33 Key Points Medical stabilization is the highest priority. Train/drill to ensure competence and confidence. Preplan to ensure adequate supplies and survey instruments are available. Universal precautions and decontaminating patients minimize exposure and contamination risk for staff. Early symptoms and their intensity are an indication of the severity of the radiation injury. The first 24 hours are the worst; then you will likely have many additional resources.

34 Acknowledgments Prepared by the Medical Response Subcommittee of the National Health Physics Society Homeland Security Committee. Jerrold T. Bushberg, PhD, Chair Kenneth L. Miller, MS Marcia Hartman, MS Robert Derlet, MD Victoria Ritter, RN, MBA Edwin M. Leidholdt, Jr., PhD Consultants Fred A. Mettler, Jr., MD Niel Wald, MD William E. Dickerson, MD Appreciation to Linda Kroger, MS, who assisted in this effort.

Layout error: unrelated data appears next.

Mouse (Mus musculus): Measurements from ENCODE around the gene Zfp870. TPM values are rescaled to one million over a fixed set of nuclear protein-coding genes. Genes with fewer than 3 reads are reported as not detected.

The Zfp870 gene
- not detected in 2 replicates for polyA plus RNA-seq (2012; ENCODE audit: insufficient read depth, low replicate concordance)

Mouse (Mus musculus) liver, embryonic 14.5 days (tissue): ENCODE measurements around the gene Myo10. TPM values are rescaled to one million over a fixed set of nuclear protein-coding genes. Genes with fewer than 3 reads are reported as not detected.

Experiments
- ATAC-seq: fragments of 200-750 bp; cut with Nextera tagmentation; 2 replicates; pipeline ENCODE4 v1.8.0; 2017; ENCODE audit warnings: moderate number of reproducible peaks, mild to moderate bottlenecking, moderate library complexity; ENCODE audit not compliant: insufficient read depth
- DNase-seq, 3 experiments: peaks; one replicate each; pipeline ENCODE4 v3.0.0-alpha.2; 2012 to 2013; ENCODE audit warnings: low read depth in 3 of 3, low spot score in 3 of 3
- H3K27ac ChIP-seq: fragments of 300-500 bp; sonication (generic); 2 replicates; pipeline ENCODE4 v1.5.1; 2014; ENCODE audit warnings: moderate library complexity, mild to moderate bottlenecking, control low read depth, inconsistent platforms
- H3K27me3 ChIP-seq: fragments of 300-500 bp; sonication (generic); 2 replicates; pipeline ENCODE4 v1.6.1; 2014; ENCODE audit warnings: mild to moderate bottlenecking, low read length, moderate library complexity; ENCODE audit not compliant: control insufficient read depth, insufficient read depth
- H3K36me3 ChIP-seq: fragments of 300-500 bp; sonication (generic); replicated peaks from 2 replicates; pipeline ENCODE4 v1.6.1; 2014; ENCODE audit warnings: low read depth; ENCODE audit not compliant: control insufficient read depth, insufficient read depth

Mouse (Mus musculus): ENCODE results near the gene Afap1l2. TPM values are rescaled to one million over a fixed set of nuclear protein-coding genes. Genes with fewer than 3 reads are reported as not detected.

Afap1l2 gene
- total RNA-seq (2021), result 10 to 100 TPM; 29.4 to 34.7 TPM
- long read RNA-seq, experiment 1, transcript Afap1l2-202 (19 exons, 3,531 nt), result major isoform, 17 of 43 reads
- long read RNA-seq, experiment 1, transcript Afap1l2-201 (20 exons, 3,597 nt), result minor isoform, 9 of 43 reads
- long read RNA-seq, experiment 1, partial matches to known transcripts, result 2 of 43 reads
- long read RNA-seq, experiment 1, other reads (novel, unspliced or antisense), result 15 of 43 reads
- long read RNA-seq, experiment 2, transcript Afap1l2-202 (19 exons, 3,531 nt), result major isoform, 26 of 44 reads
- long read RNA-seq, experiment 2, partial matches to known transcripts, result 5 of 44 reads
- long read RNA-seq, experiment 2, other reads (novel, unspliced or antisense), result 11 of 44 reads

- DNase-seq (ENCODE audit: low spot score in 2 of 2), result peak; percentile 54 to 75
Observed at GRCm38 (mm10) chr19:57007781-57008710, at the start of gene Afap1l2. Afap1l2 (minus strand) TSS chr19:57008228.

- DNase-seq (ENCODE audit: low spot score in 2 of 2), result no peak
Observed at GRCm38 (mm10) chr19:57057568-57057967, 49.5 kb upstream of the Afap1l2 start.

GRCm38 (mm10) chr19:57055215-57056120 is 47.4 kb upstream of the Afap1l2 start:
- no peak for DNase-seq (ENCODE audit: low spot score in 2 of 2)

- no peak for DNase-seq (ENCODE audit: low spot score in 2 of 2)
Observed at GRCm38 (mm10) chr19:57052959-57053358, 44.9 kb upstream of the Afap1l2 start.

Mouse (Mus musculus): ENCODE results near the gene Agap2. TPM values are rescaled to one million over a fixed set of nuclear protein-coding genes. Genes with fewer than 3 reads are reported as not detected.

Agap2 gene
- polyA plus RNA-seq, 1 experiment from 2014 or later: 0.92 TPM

35 Health Physics Society Disclaimer: The information contained herein was current as of 13 Aug 2008 and is intended for educational purposes only. The authors and the Health Physics Society (HPS) do not assume any responsibility for the accuracy of the information presented herein. The authors and the HPS are not liable for any legal claims or damages that arise from acts or omissions that occur based on its use. The Health Physics Society is a nonprofit scientific professional organization whose mission is to promote the practice of radiation safety. Since its formation in 1956, the Society has grown to approximately 6,000 scientists, physicians, engineers, lawyers, and other professionals representing academia, industry, government, national laboratories, the Department of Defense, and other organizations. Society activities include encouraging research in radiation science, developing standards, and disseminating radiation safety information. Society members are involved in understanding, evaluating, and controlling the potential risks from radiation relative to the benefits. Official position statements are prepared and adopted in accordance with standard policies and procedures of the Society. The Society may be contacted at 1313 Dolley Madison Blvd., Suite 402, McLean, VA 22101; phone: ; fax: ;